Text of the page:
Machine Learning is a modern and actively developing field of computer science, devoted to extracting and estimating dependencies from empirical data. It combines such fields as statistics, optimization theory and artificial intelligence. In practical tasks, the general aim of Machine Learning is to construct algorithms able to generalize and predict in previously unseen situations based on some set of examples. Given some finite information, Machine Learning provides ways to exract knowledge, describe, explain and predict from data. Kernel Methods are one of the most successful branches of Machine Learning. They allow applying linear algorithms with well-founded properties such as generalization ability, to non-linear real-life problems. Support Vector Machine is a well-known example of a kernel method, which has found a wide range of applications in data analysis nowadays. In many practical applications, some additional prior knowledge is often available. This can be the knowledge about the data domain, invariant transformations, inner geometrical structures in data, some properties of the underlying process, etc. If used smartly, this information can provide significant improvement to any data processing algorithm. Thus, it is important to develop methods for incorporating prior knowledge into data-dependent models. The main objective of this thesis is to investigate approaches towards learning with kernel methods using prior knowledge. Invariant learning with kernel methods is considered in more details. In the first part of the thesis, kernels are developed which incorporate prior knowledge on invariant transformations. They apply when the desired transformation produce an object around every example, assuming that all points in the given object share the same class. Different types of objects, including hard geometrical objects and distributions are considered. These kernels were then applied for images classification with Support Vector Machines. Next, algorithms which specifically include prior knowledge are considered. An algorithm which linearly classifies distributions by their domain was developed. It is constructed such that it allows to apply kernels to solve non-linear tasks. Thus, it combines the discriminative power of support vector machines and the well-developed framework of generative models. It can be applied to a number of real-life tasks which include data represented as distributions. In the last part of the thesis, the use of unlabelled data as a source of prior knowledge is considered. The technique of modelling the unlabelled data with a graph is taken as a baseline from semi-supervised manifold learning. For classification problems, we use this apporach for building graph models of invariant manifolds. For regression problems, we use unlabelled data to take into account the inner geometry of the input space. To conclude, in this thesis we developed a number of approaches for incorporating some prior knowledge into kernel methods. We proposed invariant kernels for existing algorithms, developed new algorithms and adapted a technique taken from semi-supervised learning for invariant learning. In all these cases, links with related state-of-the-art approaches were investigated. Several illustrative experiments were carried out on real data on optical character recognition, face image classification, brain-computer interfaces, and a number of benchmark and synthetic datasets.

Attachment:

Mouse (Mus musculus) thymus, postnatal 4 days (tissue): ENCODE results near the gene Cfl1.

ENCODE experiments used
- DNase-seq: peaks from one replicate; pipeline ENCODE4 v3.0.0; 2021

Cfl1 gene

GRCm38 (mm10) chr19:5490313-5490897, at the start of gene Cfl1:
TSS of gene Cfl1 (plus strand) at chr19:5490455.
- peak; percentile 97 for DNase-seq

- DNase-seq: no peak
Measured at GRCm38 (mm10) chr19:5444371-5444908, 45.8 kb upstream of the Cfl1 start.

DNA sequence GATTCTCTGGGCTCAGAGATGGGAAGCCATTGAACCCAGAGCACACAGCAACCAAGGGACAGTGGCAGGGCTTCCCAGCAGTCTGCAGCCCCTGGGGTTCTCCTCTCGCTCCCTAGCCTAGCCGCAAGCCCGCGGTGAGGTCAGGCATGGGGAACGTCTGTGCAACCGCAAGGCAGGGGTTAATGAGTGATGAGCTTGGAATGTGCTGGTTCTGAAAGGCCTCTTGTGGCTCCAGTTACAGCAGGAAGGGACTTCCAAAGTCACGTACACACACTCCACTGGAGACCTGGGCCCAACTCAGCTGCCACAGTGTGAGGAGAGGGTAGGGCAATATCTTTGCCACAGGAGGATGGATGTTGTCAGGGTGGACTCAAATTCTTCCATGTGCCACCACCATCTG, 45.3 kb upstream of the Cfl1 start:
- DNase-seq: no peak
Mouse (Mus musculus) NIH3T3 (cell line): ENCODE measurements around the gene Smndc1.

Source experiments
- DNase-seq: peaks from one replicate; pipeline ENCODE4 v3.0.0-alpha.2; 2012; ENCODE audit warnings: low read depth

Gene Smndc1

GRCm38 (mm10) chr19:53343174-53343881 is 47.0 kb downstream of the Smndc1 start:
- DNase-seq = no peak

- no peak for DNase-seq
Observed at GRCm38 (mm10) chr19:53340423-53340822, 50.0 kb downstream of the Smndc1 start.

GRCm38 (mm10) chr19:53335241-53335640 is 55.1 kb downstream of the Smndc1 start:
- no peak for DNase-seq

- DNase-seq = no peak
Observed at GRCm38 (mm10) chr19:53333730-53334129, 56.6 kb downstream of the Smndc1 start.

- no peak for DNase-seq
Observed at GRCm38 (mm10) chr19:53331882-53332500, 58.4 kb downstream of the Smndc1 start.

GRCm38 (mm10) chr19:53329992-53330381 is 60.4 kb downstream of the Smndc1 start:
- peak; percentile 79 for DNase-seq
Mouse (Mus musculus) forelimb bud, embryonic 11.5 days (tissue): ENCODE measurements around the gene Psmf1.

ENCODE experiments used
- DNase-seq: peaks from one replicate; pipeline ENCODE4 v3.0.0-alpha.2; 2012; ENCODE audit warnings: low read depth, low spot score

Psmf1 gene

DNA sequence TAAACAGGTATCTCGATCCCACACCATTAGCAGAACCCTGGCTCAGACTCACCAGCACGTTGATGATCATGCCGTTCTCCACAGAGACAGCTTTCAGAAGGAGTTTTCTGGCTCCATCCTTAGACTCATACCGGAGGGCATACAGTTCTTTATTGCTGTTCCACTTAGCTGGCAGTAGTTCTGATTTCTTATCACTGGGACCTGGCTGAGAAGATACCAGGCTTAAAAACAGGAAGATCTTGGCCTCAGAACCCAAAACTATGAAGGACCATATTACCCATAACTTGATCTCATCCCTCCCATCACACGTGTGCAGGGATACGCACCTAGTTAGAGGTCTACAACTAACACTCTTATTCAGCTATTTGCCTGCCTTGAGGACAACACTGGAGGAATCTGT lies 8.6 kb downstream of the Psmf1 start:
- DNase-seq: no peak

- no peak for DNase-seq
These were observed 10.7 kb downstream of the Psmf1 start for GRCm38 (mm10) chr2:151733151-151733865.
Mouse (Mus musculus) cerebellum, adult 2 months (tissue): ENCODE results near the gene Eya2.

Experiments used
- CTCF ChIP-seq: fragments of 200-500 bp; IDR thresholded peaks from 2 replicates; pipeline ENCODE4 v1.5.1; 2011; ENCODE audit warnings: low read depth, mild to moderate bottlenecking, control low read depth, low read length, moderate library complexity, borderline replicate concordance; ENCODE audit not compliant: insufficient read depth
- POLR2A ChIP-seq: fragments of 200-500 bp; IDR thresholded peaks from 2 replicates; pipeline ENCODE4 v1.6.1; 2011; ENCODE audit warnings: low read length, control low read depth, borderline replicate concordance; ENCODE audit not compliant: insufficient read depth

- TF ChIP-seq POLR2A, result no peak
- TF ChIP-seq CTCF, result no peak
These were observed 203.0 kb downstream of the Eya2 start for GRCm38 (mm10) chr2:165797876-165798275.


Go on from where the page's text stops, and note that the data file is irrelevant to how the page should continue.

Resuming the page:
Machine Learning is a modern and actively developing field of computer science, devoted to extracting and estimating dependencies from empirical data. It combines such fields as statistics, optimization theory and artificial intelligence. In practical tasks, the general aim of Machine Learning is to construct algorithms able to generalize and predict in previously unseen situations based on some set of examples. Given some finite information, Machine Learning provides ways to exract knowledge, describe, explain and predict from data. Kernel Methods are one of the most successful branches of Machine Learning. They allow applying linear algorithms with well-founded properties such as generalization ability, to non-linear real-life problems. Support Vector Machine is a well-known example of a kernel method, which has found a wide range of applications in data analysis nowadays. In many practical applications, some additional prior knowledge is often available. This can be the knowledge about the data domain, invariant transformations, inner geometrical structures in data, some properties of the underlying process, etc. If used smartly, this information can provide significant improvement to any data processing algorithm. Thus, it is important to develop methods for incorporating prior knowledge into data-dependent models. The main objective of this thesis is to investigate approaches towards learning with kernel methods using prior knowledge. Invariant learning with kernel methods is considered in more details. In the first part of the thesis, kernels are developed which incorporate prior knowledge on invariant transformations. They apply when the desired transformation produce an object around every example, assuming that all points in the given object share the same class. Different types of objects, including hard geometrical objects and distributions are considered. These kernels were then applied for images classification with Support Vector Machines. Next, algorithms which specifically include prior knowledge are considered. An algorithm which linearly classifies distributions by their domain was developed. It is constructed such that it allows to apply kernels to solve non-linear tasks. Thus, it combines the discriminative power of support vector machines and the well-developed framework of generative models. It can be applied to a number of real-life tasks which include data represented as distributions. In the last part of the thesis, the use of unlabelled data as a source of prior knowledge is considered. The technique of modelling the unlabelled data with a graph is taken as a baseline from semi-supervised manifold learning. For classification problems, we use this apporach for building graph models of invariant manifolds. For regression problems, we use unlabelled data to take into account the inner geometry of the input space. To conclude, in this thesis we developed a number of approaches for incorporating some prior knowledge into kernel methods. We proposed invariant kernels for existing algorithms, developed new algorithms and adapted a technique taken from semi-supervised learning for invariant learning. In all these cases, links with related state-of-the-art approaches were investigated. Several illustrative experiments were carried out on real data on optical character recognition, face image classification, brain-computer interfaces, and a number of benchmark and synthetic datasets.